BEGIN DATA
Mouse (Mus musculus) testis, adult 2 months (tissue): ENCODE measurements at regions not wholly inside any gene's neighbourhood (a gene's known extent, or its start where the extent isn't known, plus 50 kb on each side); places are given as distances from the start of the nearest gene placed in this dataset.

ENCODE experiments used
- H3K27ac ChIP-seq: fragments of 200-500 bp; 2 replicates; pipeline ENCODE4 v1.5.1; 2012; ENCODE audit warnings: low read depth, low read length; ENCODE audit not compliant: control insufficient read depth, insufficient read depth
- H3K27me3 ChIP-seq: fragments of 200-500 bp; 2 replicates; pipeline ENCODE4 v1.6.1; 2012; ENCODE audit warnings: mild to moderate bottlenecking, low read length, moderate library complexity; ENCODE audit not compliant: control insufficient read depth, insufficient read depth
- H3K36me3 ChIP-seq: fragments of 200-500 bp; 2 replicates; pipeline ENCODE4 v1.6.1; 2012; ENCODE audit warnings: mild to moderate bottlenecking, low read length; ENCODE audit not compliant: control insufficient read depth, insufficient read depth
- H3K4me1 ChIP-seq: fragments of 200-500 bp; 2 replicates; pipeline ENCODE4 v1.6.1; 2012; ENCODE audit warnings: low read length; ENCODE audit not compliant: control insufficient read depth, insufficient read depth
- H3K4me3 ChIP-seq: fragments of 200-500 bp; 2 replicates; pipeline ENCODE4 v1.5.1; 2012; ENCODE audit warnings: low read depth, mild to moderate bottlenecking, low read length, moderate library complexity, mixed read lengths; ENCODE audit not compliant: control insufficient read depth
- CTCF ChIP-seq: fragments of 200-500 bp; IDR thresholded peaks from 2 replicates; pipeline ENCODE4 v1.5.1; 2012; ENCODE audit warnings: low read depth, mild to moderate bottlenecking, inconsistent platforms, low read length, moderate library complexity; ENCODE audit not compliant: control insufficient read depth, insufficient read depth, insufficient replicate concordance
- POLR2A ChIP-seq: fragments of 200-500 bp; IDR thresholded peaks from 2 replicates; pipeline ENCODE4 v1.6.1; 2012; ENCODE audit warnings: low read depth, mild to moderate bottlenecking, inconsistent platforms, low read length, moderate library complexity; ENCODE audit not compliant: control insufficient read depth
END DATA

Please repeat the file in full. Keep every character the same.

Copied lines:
Mouse (Mus musculus) testis, adult 2 months (tissue): ENCODE measurements at regions not wholly inside any gene's neighbourhood (a gene's known extent, or its start where the extent isn't known, plus 50 kb on each side); places are given as distances from the start of the nearest gene placed in this dataset.

ENCODE experiments used
- H3K27ac ChIP-seq: fragments of 200-500 bp; 2 replicates; pipeline ENCODE4 v1.5.1; 2012; ENCODE audit warnings: low read depth, low read length; ENCODE audit not compliant: control insufficient read depth, insufficient read depth
- H3K27me3 ChIP-seq: fragments of 200-500 bp; 2 replicates; pipeline ENCODE4 v1.6.1; 2012; ENCODE audit warnings: mild to moderate bottlenecking, low read length, moderate library complexity; ENCODE audit not compliant: control insufficient read depth, insufficient read depth
- H3K36me3 ChIP-seq: fragments of 200-500 bp; 2 replicates; pipeline ENCODE4 v1.6.1; 2012; ENCODE audit warnings: mild to moderate bottlenecking, low read length; ENCODE audit not compliant: control insufficient read depth, insufficient read depth
- H3K4me1 ChIP-seq: fragments of 200-500 bp; 2 replicates; pipeline ENCODE4 v1.6.1; 2012; ENCODE audit warnings: low read length; ENCODE audit not compliant: control insufficient read depth, insufficient read depth
- H3K4me3 ChIP-seq: fragments of 200-500 bp; 2 replicates; pipeline ENCODE4 v1.5.1; 2012; ENCODE audit warnings: low read depth, mild to moderate bottlenecking, low read length, moderate library complexity, mixed read lengths; ENCODE audit not compliant: control insufficient read depth
- CTCF ChIP-seq: fragments of 200-500 bp; IDR thresholded peaks from 2 replicates; pipeline ENCODE4 v1.5.1; 2012; ENCODE audit warnings: low read depth, mild to moderate bottlenecking, inconsistent platforms, low read length, moderate library complexity; ENCODE audit not compliant: control insufficient read depth, insufficient read depth, insufficient replicate concordance
- POLR2A ChIP-seq: fragments of 200-500 bp; IDR thresholded peaks from 2 replicates; pipeline ENCODE4 v1.6.1; 2012; ENCODE audit warnings: low read depth, mild to moderate bottlenecking, inconsistent platforms, low read length, moderate library complexity; ENCODE audit not compliant: control insufficient read depth